Number 47: Battle in Chosen

Kokoku isshin kenbun shi

Imperial renewal observations journal

From the opening of Japan by America
to the opening of Chosen by Japan

By William Wetherall

First posted 20 January 2010
Last updated 1 February 2010

KIKS series

The print to shown here is Number 47 of a series called cš ˆêVŒ©•·Ž (Kōkoku isshin kenbun shi) [KIKS] -- literally "record [chronicle]" (Ž) of "seeings and hearings [information, news]" (Œ©•·) about the "singular [sweeping, total] novation [renovation, renewal, regeneration]" (ˆêV) of the "tenno's [emperor's] country [imperial state]".

The series featured stories about events that took place between 1853 and 1876, when the series began to be published. It begins with the confrontations in 1853 and 1854 that forced Japan to open some ports to the United States, and it ends two decades and a domestic revolution later with the incident depicted on this print -- which forced Korea to open some ports to Japan. America's opening of Japan, and Japan's opening of Korea, had huge consequences for all three countries, as well as for the region and the world.


Known prints

Only about twelve prints from the series are known, and most are not numbered. To put it another way -- I have not read mention of, nor seen, any prints, in Japan or in Japanese sources, other than those listed by Roger Keyes in his 1982 doctoral dissertation on Yoshitoshi, which was written in English. Unfortunately, the manner in which Keyes described the series has invited others writing in English to misrepresent the series.

Keyes and followers

Keyes 1982 (pages 417-418), and Ing and Schaap 1992 (page 120) based on Keyes, list twelve prints. I cannot confirm the existence of prints other than those on these lists. The descriptions of the prints in these two sources are not, however, very reliable.

Purpose of series

In his dissertation, Keyes described the series like this (1982, page 148, underscoring in original typescript).

In 1876, the Ginza publisher Yamanaka Kitarō commissioned Yoshitoshi to design a series of pictures of military events that had led to the restoration of the Meiji Emperor, beginning with the arrival of Perry's Black Ships; the series also contained pictures of more recent military incidents. Each print in the first group, published on the third of June, cost two sen. Yoshitoshi was assisted on each print by one of his pupils, Toshimitsu helping on some prints, Toshinao and Toshiyuki (still a boy of thirteen) on others.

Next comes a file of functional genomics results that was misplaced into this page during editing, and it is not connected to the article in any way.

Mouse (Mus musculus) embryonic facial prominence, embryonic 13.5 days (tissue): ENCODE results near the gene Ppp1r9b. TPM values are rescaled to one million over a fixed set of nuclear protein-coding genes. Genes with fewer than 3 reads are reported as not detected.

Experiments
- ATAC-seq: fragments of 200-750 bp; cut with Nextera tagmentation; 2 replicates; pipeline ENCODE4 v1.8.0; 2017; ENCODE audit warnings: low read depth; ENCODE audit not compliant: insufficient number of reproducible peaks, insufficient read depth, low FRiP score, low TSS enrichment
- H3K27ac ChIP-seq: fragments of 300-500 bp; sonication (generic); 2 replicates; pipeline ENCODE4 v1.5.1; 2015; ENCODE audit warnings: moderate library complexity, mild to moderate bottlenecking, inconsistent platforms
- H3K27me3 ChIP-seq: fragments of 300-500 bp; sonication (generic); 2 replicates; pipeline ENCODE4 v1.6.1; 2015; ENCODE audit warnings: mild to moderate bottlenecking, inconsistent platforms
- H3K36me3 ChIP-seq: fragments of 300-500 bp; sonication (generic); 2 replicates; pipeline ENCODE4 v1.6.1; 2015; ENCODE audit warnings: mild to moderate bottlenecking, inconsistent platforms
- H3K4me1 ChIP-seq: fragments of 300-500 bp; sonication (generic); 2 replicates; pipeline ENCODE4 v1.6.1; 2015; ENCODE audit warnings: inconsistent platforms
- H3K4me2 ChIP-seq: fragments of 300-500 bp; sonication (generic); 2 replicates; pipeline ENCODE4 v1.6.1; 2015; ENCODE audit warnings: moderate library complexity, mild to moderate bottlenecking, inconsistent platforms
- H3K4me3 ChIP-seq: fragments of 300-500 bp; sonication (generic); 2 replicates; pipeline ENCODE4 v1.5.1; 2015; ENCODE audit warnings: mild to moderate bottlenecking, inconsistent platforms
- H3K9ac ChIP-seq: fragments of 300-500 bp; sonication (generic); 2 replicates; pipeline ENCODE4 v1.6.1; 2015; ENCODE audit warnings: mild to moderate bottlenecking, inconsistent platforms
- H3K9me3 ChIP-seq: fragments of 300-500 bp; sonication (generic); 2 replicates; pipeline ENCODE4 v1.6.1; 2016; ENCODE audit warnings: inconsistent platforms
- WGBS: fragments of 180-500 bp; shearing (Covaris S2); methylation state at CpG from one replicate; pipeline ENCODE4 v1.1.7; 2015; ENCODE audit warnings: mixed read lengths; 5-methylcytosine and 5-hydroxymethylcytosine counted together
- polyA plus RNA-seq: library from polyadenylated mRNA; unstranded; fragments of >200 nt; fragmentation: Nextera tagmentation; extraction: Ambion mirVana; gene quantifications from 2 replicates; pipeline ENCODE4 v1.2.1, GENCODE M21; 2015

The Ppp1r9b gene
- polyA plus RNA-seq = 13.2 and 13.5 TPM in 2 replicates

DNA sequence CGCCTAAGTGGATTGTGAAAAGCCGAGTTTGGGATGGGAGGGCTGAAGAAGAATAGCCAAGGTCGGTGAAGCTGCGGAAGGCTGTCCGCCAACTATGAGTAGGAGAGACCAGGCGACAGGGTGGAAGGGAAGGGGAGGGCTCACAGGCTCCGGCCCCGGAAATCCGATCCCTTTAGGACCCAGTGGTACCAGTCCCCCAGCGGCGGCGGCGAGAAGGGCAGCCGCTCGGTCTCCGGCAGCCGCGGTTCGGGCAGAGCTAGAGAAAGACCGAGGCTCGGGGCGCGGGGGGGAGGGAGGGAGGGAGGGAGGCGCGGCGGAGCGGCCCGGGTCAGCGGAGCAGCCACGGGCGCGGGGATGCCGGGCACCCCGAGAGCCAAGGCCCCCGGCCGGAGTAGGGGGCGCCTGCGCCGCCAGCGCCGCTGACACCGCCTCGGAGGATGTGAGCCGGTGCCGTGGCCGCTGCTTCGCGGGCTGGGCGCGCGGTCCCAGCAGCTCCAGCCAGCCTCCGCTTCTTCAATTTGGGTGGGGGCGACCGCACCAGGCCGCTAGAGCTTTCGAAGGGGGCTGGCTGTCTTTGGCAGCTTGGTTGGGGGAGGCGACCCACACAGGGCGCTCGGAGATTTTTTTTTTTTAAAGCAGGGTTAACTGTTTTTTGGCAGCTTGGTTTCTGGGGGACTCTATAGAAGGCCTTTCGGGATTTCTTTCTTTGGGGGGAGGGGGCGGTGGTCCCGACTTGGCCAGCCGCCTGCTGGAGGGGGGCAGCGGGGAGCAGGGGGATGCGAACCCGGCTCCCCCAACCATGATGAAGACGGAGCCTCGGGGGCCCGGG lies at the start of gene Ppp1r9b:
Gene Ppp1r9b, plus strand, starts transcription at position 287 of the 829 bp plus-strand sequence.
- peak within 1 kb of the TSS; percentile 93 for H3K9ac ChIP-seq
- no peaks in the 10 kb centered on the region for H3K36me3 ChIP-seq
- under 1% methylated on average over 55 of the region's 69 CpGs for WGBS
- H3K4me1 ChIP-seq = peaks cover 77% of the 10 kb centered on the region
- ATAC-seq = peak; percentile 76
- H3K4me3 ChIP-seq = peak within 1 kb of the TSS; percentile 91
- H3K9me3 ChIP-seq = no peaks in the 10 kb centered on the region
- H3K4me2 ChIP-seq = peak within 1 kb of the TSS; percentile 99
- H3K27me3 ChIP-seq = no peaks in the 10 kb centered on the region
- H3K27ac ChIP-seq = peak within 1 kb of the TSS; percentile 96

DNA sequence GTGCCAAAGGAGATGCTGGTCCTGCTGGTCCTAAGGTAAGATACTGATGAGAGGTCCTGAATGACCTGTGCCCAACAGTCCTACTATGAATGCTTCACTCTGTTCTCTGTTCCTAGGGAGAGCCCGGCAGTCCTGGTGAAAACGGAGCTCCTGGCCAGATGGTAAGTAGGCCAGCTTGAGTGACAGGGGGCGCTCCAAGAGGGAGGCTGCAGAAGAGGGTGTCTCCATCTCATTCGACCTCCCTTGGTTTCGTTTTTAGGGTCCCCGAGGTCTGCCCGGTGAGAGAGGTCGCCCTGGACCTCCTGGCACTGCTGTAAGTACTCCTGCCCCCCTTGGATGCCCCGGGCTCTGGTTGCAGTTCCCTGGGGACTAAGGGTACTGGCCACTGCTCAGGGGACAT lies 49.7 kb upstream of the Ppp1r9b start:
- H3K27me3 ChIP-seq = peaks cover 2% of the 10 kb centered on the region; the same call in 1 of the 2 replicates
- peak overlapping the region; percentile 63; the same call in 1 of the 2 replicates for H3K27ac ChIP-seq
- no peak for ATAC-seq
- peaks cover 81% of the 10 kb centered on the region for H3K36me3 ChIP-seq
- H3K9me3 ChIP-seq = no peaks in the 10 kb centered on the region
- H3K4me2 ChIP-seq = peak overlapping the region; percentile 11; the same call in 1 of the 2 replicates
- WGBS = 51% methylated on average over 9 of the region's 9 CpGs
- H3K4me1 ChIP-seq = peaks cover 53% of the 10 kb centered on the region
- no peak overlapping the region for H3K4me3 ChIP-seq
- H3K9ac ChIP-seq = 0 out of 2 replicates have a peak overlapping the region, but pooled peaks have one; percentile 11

A better characterization of the events in the prints would be "international and domestic confrontations". And nothing in the title of the series suggests that it was about "the restoration of the Meiji Emperor".

Practically all writers in English have followed Keyes 1982. Van den Ing and Schaap 1992, the most important and widely available Yoshitoshi exhibition catalog, like Keyes, states that the purpose of the series was "to describe the main events leading to the restoration of the Meiji Emperor" (page 54), and characterizes the pictures as being "of military events that led to the restoration of the Meiji Emperor" (page 120).

Van den Ing and Schaap 1992 thus drops the qualification Keyes made with regard to prints of "more recent military events" -- though it shows a black-and-white image of Number 45, about the Saga incident of 1874, and it is clear from their descriptions that a number of other stories among the dozen known prints also involve incidents after the restorationist government came into power during 1868.

The purpose of the series was not about the "restoration" of Emperior Meiji, but rather was about the "renewal" of the "emperor's state" as a political entity -- specifically, the progress that Japan had made over the past two decades, leading up to and following the rebirth of the imperial state in 1868.

lock print or lithograph.

Notification dates

Keyes 1982 speaks of "the first group" of prints -- meaning the first eleven on his list of twelve -- as bearing the 3 June 1876 date. The last print on his list, Number 1, is dated 9 June 1876 -- he claims.

However, all copies of this print I have seen (see below) show 3 June 1876. Even the color image shown in van den Ing and Schaap clearly shows 3 June, though the caption, following Keyes, says 9 June (page 54).

Name and address disclosures

The commentary in van den Ing and Schaap 1992 states that "As required by censorship regulations initialled on 3 September 1875, Yoshitoshi and other artists were obliged to provide their full names and addresses in the margin" (page 54), and "The artist's full name and address is given in the margin, as seems to have been required from this time on" (page 120).

The 1875 regulations, however, were about neither censorship nor artists. Rather they were about accountability. Both the person responsible for a publication's content (writer, editor, drawer), and the person responsible for its printing and production (publisher), were required to disclose their legal name and address on the publication -- on the colophon of a book or magazine, or on the margin of a woodblock print.